High school boys basketball: MVPs were playmakers for championship teams
Sky View didn’t utilize the press until the final game of the regular season, but the press awoke the sleeping giant.
“He was more active, he was aggressive on defense, and he almost looked forward to that. It was fun to see him lead that,” said Hillyard.
As great as the two-year starter was for Sky View, he’ll forever be remembered for the shot — the half-court overtime buzzer beater in the semifinals against Bountiful.
“He let it fly and put Sky View and Utah basketball on the map. Couldn’t happen to a better kid. He’s a humble kid, and he’s just as happy for his teammates to succeed,” said Hillyard.
Jake Miles, Morgan
Last season, Morgan leading scorer Jake Miles rolled into the state tournament hoping to make a name for himself. Instead, the junior was bullied and knocked around by eventual state champion Hurricane. He scored just 11 points in that quarterfinal loss, well down from the 31 he’d scored the previous round of the playoffs.
Miles vowed to get tougher in the offseason, and the entire Morgan community is glad he did.
The physically and mentally tougher Miles did the dominating this season, finishing third in the state in scoring at 24.7 ppg and leading Morgan to its first state title in 40 years.
“Down against Hurricane, they shut him right down with the physical play and he was just trying to shoot jump shots. But this year, teams were physical with him and he went to the foul line a lot, and that was a great help to our team and made him a lot better player,” said Morgan coach Jim Wiscombe.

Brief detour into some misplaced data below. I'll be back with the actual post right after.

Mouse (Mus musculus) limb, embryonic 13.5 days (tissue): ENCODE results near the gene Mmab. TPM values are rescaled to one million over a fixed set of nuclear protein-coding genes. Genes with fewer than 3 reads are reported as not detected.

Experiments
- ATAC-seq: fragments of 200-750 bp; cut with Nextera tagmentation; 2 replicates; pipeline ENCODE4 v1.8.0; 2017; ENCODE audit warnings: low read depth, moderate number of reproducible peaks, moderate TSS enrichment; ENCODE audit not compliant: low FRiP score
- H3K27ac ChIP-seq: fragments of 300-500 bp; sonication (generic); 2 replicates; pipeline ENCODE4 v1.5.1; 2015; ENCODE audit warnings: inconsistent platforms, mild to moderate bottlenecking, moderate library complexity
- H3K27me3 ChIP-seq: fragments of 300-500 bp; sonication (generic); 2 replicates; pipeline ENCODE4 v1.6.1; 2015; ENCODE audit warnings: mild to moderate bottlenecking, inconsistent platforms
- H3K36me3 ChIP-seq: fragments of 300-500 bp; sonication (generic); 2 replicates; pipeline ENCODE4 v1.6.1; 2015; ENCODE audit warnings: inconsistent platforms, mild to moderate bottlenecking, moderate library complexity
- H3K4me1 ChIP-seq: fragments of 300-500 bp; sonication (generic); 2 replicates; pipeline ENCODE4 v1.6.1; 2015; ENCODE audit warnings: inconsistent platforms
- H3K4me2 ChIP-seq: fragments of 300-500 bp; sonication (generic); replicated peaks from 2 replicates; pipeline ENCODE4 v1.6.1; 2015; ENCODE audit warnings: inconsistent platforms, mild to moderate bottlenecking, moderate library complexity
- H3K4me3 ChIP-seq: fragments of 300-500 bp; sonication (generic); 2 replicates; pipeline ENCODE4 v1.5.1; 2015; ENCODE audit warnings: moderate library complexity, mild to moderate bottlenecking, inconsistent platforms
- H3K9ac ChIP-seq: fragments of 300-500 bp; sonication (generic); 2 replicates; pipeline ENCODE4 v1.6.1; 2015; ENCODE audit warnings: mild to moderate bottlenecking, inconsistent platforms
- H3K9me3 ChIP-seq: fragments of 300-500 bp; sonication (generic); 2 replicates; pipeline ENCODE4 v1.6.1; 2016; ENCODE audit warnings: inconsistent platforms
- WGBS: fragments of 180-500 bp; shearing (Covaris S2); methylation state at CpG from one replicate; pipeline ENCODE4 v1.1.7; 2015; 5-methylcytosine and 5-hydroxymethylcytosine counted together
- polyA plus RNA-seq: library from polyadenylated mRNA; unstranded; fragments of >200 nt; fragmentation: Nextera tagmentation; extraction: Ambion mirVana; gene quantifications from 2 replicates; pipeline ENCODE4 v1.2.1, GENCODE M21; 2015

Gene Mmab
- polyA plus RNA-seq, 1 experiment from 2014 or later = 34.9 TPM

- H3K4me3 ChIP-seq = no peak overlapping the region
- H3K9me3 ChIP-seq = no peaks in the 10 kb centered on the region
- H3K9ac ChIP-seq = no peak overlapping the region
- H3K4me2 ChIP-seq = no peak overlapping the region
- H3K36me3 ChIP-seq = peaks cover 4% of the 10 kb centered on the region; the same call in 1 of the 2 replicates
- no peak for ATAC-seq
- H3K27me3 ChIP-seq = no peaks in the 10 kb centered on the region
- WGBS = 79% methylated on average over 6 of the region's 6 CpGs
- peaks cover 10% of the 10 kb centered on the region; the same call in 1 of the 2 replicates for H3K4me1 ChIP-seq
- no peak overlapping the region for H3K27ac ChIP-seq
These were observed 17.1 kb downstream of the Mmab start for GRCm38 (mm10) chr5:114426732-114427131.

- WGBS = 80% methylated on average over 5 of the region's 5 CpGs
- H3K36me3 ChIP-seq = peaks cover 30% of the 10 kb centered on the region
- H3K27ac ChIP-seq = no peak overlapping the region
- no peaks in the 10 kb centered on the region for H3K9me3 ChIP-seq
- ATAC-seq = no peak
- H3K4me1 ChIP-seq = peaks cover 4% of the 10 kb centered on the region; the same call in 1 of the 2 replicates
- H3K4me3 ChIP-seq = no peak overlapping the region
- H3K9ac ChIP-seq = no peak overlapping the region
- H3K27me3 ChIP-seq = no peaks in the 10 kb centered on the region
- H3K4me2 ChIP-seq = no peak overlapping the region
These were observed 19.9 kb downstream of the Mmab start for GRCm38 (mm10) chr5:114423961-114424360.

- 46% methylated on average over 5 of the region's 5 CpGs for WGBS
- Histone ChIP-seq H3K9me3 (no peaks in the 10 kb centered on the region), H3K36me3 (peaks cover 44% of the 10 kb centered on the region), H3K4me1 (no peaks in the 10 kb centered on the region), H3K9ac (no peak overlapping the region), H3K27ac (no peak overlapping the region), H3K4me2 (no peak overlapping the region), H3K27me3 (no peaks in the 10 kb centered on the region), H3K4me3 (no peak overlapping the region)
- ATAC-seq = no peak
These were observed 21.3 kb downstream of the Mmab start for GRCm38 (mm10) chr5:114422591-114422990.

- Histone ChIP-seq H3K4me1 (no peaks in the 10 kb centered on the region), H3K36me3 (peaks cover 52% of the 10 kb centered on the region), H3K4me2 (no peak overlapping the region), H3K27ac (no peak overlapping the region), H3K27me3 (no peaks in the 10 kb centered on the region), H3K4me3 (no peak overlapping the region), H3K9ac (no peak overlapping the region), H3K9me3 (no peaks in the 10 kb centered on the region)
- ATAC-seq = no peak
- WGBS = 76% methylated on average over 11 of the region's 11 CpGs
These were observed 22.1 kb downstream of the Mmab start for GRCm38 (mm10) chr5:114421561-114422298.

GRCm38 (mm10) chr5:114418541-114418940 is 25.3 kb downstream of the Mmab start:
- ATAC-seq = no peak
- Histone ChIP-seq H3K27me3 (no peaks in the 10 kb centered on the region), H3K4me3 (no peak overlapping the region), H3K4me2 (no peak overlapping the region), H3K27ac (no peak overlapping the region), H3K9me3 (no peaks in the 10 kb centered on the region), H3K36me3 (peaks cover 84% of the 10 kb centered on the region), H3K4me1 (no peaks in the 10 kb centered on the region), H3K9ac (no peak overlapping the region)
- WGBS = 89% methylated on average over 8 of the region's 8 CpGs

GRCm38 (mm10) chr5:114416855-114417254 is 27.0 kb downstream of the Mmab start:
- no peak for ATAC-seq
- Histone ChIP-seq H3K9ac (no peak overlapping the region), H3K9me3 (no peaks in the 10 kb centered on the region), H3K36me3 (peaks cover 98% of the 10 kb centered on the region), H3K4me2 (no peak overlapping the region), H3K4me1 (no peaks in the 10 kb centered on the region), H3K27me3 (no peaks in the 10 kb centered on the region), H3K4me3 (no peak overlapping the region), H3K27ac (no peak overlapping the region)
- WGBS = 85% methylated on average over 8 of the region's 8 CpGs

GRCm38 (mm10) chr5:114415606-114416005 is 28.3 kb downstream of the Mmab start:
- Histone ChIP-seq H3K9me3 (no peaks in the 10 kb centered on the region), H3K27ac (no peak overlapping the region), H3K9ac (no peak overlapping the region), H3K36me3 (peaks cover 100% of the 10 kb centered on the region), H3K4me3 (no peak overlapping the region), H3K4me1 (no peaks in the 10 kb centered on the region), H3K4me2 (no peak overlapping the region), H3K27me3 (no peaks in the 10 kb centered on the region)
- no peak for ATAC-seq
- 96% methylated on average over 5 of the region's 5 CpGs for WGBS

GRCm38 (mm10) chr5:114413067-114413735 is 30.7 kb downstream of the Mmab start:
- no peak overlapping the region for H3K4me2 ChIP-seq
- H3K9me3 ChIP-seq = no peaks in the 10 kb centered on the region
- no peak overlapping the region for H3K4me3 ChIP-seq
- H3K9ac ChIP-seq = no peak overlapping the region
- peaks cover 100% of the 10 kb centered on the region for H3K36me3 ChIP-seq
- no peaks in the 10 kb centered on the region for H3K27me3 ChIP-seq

Miles averaged around 10 free-throw attempts per game and shot a scintillating 93 percent. Combined with a lethal jump shot — which led to 72 3-pointers — he was nearly impossible to guard.
Even in the state tournament when defenses were geared toward slowing Miles, he still scored his points. Along with leading 3A in scoring, he also averaged 3.0 rebounds, 2.6 assists and 3.3 steals.
Despite all of the success, Miles never became too full of himself.
“One thing that Jake did that was fantastic, at every football game Jake Miles was there cheering his heart out. At every girls basketball game, Jake Miles was right there cheering for his other schoolmates. He showed great leadership that way,” said Wiscombe.
Miles will leave for an LDS Church mission this summer, and hopes to play college basketball when he returns. Utah State has granted him walk-on status when he returns, but he may ultimately get more offers.
Cody John, Wasatch Academy
Just a sophomore, Cody John was the glue that held everything together for the Lone Peak of 2A.
Night after night, the shooting guard from Canada proved to be the most consistent player for the Tigers, who dominated this season, finishing with a 25-1 record and claiming the 2A state championship.
“At the end of the day, he’s one of those kids who has a knack for putting the ball in the basket, it’s not something you can teach. You’re either good at it or you’re not. As the returning leading scorer from last year, I put a lot of pressure on him and he accepted that,” said Wasatch Academy coach Geno Morgan.
John, who was a 2A first-teamer last year, led Wasatch Academy in scoring again this year at 15.2 ppg. He also added 2.5 rpg, 3.5 apg and 1.6 spg.
Morgan said the youngster is like a sponge and handles corrective criticism as well as any player he’s ever coached. It’s a big reason he made huge strides defensively this season.
John is a playmaker in the truest sense of the word. He can shoot the 3, he can beat defenders off the dribble and he’s good at the free-throw line.